[12] ALBANIAN SUPREME COURT OVERTURNS CONVICTIONS

    The Supreme Court on 29 September overturned the convictions of all 32 former communist officials sentenced to prison for crimes against humanity. Brief verdicts read by Supreme Court Chairman Avni Shehu declared the former officials innocent of "genocide," for which they had been sentenced by lower courts. Prosecutors said the charges were dropped because communist Albanian legislation did not refer to such a crime. They noted that the former officials should have been prosecuted for abuse of power, for which many have already been sentenced. Only four of the former leaders are serving time. Shehu said they will be freed.

    [13] ROMANIA'S FORMER INTELLIGENCE CHIEF ON POLITICAL AIMS

    In an interview with RFE/RL's Bucharest bureau, Virgil Magureanu, the former director of the Romanian Intelligence Service, has denied he intends to set up a new political party (see "RFE/RL Newsline," 29 September 1997). Magureanu said he wants to "contribute" to the setting up of a "center- left" political alliance, which, he believes, will come into being "within two months." He also said it is not his intention to head the new alliance but to be a member of its leadership.

    [14] ROMANIAN PRESIDENT PROMOTES EU MEMBERSHIP

    Emil Constantinescu, meeting in Brussels on 29 September with European Commission President Jacques Santer, again argued in favor of simultaneous negotiations with all candidates for EU membership, an RFE/RL correspondent in Brussels reported. Constantinescu also met with Belgian Prime Minister Jean-Luc Dehaene. In other news, the Senate on 29 September amended a 1990 law on compensation to victims of the communist dictatorship. The legislation provides for monthly payments of 60,000 lei (about $7.50) for each year spent in prison or as a deportee abroad and 30,000 lei for each year spent in psychiatric wards as punishment. The law applies also to Romanian citizens residing abroad.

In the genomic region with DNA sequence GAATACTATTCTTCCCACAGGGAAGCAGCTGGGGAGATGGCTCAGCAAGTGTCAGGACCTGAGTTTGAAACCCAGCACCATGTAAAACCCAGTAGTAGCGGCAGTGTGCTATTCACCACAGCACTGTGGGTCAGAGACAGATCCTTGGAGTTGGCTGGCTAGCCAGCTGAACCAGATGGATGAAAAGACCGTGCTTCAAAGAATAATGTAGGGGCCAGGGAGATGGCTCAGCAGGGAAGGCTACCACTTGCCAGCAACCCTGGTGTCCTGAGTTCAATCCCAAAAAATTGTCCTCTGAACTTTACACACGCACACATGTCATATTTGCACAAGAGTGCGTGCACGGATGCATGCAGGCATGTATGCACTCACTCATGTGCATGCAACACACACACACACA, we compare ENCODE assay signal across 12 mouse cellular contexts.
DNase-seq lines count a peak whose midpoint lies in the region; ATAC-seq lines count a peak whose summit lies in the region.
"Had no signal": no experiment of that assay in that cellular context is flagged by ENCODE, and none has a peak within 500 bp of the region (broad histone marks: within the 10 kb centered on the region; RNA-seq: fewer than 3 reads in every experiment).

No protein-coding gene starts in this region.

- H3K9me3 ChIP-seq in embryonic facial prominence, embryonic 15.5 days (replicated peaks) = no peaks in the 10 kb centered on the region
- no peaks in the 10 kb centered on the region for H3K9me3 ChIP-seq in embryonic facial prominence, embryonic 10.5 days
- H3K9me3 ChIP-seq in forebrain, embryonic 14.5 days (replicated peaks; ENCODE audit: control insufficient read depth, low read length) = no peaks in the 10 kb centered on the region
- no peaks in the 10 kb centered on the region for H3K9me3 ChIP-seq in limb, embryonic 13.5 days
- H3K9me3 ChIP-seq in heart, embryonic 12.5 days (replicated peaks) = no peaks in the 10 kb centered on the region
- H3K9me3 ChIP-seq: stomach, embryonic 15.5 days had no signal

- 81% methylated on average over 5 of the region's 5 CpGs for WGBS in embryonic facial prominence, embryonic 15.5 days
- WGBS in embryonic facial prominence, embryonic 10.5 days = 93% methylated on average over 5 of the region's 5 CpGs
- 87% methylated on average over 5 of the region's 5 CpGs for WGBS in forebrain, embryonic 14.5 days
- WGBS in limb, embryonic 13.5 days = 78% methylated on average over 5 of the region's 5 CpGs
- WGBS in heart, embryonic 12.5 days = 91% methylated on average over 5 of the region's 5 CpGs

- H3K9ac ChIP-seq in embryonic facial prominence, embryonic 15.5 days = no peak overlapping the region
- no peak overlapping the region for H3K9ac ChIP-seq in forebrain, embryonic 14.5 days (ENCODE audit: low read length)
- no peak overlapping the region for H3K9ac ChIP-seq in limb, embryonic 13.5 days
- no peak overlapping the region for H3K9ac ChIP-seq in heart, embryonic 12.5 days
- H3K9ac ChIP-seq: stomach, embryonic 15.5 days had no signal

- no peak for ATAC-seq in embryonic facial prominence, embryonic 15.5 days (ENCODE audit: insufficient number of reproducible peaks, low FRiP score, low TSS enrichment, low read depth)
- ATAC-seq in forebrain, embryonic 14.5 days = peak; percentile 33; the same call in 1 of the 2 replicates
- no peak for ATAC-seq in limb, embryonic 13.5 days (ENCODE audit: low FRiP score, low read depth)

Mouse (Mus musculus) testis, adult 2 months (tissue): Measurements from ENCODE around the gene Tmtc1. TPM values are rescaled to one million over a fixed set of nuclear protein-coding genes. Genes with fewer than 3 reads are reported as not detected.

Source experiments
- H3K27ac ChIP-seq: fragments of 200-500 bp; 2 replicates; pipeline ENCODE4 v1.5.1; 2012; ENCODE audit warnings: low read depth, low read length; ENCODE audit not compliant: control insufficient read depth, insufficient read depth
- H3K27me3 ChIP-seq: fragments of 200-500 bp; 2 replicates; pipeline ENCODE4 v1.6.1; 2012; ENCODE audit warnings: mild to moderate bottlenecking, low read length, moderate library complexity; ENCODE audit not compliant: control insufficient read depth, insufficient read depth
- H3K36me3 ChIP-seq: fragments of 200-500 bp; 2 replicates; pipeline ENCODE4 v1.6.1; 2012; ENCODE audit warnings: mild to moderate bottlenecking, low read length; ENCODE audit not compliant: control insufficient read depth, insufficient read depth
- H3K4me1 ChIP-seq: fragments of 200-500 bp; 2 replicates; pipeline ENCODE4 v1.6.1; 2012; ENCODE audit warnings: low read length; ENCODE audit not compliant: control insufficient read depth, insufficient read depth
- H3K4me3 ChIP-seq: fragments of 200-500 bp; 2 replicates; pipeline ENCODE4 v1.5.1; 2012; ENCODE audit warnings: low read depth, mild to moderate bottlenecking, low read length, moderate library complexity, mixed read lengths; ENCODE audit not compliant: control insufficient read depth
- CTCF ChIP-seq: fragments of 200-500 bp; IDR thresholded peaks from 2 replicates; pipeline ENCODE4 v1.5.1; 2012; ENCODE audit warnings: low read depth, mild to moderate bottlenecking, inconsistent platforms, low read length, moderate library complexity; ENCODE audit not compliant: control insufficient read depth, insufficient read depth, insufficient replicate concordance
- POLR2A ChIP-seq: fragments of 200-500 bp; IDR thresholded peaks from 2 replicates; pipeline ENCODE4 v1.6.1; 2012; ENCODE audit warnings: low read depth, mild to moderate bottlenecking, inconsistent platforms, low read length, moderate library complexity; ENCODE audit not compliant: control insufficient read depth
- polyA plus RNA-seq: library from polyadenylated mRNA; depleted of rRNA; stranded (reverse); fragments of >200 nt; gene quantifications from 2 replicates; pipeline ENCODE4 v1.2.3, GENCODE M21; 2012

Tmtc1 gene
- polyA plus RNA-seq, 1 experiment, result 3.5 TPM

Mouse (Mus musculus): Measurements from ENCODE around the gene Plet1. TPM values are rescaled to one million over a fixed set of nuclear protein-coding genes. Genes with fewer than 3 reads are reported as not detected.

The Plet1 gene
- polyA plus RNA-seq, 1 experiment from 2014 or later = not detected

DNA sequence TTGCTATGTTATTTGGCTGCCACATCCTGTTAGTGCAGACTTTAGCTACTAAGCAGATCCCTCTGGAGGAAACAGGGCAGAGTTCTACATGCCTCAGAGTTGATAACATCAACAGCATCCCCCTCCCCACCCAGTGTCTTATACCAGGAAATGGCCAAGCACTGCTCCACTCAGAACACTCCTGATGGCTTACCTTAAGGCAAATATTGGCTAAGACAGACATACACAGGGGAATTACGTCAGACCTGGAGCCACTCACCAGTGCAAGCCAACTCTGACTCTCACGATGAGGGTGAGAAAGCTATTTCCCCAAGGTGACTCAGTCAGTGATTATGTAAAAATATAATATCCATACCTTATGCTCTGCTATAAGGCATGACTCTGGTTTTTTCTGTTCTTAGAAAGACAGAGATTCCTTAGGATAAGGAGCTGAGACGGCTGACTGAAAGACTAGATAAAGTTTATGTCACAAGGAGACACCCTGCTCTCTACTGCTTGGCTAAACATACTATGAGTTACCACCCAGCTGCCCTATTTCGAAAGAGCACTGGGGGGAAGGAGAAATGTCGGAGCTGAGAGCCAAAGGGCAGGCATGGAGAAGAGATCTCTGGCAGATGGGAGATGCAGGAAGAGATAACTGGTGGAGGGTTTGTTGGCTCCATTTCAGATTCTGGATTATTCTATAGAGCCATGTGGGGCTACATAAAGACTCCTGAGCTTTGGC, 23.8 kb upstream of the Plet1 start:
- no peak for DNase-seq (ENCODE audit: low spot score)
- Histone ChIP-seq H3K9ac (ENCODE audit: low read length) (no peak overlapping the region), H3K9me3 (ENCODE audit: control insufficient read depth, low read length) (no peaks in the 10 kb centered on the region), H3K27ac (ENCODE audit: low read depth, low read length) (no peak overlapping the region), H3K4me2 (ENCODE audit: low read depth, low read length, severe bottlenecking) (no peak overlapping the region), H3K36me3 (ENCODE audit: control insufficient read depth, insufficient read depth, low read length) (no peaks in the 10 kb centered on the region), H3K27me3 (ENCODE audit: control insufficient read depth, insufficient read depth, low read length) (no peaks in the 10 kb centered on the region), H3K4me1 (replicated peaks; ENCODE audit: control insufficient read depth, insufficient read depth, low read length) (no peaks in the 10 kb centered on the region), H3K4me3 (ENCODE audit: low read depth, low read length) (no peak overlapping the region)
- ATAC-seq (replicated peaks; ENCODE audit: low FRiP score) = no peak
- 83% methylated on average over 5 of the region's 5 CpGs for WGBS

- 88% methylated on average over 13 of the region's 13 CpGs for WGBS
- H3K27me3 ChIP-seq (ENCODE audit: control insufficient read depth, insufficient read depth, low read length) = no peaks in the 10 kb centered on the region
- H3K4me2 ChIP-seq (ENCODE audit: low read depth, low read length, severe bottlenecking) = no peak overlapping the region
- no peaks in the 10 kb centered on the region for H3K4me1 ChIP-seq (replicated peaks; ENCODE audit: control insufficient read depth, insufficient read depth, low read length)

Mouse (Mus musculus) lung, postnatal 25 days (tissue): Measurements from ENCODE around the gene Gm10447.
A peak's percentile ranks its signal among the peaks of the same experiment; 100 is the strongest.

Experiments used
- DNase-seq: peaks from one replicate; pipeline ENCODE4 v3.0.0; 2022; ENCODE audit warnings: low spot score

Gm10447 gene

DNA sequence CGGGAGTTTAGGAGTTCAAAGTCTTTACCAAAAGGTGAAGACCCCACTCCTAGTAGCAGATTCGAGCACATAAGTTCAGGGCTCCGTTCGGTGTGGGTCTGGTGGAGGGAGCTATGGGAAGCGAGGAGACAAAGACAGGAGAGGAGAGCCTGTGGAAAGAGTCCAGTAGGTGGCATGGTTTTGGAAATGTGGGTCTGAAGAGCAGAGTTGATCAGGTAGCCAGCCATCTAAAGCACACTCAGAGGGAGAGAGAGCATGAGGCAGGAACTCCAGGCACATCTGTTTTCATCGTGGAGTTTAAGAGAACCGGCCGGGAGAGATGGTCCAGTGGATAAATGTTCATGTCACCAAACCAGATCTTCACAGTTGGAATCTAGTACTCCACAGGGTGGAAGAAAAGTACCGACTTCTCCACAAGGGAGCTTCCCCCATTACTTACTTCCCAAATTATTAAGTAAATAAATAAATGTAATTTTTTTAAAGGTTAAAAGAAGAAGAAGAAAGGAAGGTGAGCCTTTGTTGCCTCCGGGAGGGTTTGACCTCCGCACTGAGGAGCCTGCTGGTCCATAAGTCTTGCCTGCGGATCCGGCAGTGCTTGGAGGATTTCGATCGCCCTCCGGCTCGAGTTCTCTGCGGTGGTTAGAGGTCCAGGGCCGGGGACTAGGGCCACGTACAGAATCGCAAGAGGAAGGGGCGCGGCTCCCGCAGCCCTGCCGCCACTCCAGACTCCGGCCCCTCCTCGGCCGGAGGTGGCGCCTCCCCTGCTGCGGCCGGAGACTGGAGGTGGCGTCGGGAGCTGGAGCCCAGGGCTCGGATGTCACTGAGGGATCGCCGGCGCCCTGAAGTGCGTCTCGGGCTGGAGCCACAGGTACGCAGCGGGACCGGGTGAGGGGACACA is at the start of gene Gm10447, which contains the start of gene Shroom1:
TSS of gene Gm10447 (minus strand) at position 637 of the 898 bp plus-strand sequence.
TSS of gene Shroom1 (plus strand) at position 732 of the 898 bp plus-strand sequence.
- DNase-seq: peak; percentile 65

[15] MOLDOVA CRITICIZES CONTINUED RUSSIAN PRESENCE IN TRANSDNIESTER

    Addressing the UN General Assembly on 29 September, Moldovan Foreign Minister Nicolae Tabacaru said Russia is stalling over the withdrawal of its troops and weapons from the breakaway Transdniester region, ITAR-TASS reported. In response, Aleksandr Gorelik, Russia's deputy permanent representative at the UN, said the Moldovan position contradicts the agreements reached at the recent meeting in Moscow between the two countries' presidents. He said that according to those agreements, the withdrawal should not be "hasty" in order to prevent "creating a situation beyond control, especially [given] the large arsenals of weapons in this area."

    [16] RUSSIA WITHDRAWS EQUIPMENT FROM TRANSDNIESTER

    Colonel Aleksandr Baranov, the deputy commander of the Russian troops stationed in the Transdniester, told journalists on 29 September that 49 railroad cars have been loaded with engineering equipment and will leave for Russia "in the next days," RFE/RL's Chisinau bureau reported. Infotag reported the same day that a convoy left on 27 September. Observers note that such equipment has been withdrawn in the past and that the latest move does not necessarily mean an end to the dispute over ownership of Russian armaments in the region. A military adviser to Igor Smirnov, the leader of the breakaway republic, said the Russian military equipment will be sold "in line with the agreement reached between Russia and the Transdniester." The adviser added that "Moldova has no right whatever" to those weapons.